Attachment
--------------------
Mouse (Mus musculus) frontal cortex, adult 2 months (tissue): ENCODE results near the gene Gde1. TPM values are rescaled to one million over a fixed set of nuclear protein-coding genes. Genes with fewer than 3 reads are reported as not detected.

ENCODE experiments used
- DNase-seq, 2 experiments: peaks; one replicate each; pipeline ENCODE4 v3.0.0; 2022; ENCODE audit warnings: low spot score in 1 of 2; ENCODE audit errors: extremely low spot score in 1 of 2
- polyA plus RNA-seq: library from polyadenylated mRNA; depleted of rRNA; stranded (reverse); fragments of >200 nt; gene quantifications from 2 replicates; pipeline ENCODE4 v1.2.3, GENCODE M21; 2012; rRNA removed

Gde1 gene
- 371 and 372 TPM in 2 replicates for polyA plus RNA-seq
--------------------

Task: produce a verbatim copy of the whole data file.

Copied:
Mouse (Mus musculus) frontal cortex, adult 2 months (tissue): ENCODE results near the gene Gde1. TPM values are rescaled to one million over a fixed set of nuclear protein-coding genes. Genes with fewer than 3 reads are reported as not detected.

ENCODE experiments used
- DNase-seq, 2 experiments: peaks; one replicate each; pipeline ENCODE4 v3.0.0; 2022; ENCODE audit warnings: low spot score in 1 of 2; ENCODE audit errors: extremely low spot score in 1 of 2
- polyA plus RNA-seq: library from polyadenylated mRNA; depleted of rRNA; stranded (reverse); fragments of >200 nt; gene quantifications from 2 replicates; pipeline ENCODE4 v1.2.3, GENCODE M21; 2012; rRNA removed

Gde1 gene
- 371 and 372 TPM in 2 replicates for polyA plus RNA-seq